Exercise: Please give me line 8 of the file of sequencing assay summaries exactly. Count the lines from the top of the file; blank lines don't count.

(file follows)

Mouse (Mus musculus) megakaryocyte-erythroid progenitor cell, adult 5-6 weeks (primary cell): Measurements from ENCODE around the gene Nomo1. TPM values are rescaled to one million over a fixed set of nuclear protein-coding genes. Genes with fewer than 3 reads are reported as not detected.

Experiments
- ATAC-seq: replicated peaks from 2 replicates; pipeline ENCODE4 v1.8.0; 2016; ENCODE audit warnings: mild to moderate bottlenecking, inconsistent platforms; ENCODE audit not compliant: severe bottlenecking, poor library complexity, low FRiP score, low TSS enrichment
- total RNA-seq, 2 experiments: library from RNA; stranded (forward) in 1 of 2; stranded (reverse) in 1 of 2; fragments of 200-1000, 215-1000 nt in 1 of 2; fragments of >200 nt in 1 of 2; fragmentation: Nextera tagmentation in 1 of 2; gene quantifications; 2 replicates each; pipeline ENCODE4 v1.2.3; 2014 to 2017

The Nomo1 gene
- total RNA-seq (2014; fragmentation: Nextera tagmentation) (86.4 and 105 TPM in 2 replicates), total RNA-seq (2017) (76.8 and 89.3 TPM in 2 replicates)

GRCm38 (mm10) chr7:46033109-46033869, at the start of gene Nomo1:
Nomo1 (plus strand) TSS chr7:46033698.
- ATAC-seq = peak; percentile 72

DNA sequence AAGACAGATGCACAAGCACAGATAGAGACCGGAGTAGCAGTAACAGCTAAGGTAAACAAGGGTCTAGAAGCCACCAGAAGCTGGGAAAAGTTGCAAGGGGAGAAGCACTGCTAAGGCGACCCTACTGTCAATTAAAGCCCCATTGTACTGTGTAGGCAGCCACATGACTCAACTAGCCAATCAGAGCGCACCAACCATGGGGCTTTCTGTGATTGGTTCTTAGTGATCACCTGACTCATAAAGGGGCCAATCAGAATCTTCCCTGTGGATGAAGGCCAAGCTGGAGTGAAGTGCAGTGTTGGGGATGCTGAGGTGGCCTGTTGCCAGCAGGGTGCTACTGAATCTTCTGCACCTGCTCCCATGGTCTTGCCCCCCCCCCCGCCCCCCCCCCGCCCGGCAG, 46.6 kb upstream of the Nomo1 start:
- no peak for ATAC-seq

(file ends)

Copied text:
Nomo1 (plus strand) TSS chr7:46033698.